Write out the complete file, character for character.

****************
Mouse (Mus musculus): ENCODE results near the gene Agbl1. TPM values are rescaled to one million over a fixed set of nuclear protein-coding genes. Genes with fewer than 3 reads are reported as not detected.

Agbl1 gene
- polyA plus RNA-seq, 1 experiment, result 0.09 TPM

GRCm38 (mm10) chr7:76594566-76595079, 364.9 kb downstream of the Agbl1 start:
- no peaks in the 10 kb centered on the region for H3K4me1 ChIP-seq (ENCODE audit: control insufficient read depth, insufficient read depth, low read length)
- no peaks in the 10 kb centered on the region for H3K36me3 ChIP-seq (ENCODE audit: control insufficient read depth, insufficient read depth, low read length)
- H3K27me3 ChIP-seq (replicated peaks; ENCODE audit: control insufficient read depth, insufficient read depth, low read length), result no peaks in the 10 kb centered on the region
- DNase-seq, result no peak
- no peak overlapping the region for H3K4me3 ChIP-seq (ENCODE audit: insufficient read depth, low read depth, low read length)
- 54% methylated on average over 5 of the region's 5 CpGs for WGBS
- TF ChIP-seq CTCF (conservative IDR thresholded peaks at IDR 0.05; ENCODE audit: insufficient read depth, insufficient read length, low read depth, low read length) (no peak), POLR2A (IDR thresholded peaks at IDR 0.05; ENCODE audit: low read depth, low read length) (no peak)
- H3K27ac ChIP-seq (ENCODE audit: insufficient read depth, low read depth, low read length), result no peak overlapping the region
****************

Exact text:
Mouse (Mus musculus): ENCODE results near the gene Agbl1. TPM values are rescaled to one million over a fixed set of nuclear protein-coding genes. Genes with fewer than 3 reads are reported as not detected.

Agbl1 gene
- polyA plus RNA-seq, 1 experiment, result 0.09 TPM

GRCm38 (mm10) chr7:76594566-76595079, 364.9 kb downstream of the Agbl1 start:
- no peaks in the 10 kb centered on the region for H3K4me1 ChIP-seq (ENCODE audit: control insufficient read depth, insufficient read depth, low read length)
- no peaks in the 10 kb centered on the region for H3K36me3 ChIP-seq (ENCODE audit: control insufficient read depth, insufficient read depth, low read length)
- H3K27me3 ChIP-seq (replicated peaks; ENCODE audit: control insufficient read depth, insufficient read depth, low read length), result no peaks in the 10 kb centered on the region
- DNase-seq, result no peak
- no peak overlapping the region for H3K4me3 ChIP-seq (ENCODE audit: insufficient read depth, low read depth, low read length)
- 54% methylated on average over 5 of the region's 5 CpGs for WGBS
- TF ChIP-seq CTCF (conservative IDR thresholded peaks at IDR 0.05; ENCODE audit: insufficient read depth, insufficient read length, low read depth, low read length) (no peak), POLR2A (IDR thresholded peaks at IDR 0.05; ENCODE audit: low read depth, low read length) (no peak)
- H3K27ac ChIP-seq (ENCODE audit: insufficient read depth, low read depth, low read length), result no peak overlapping the region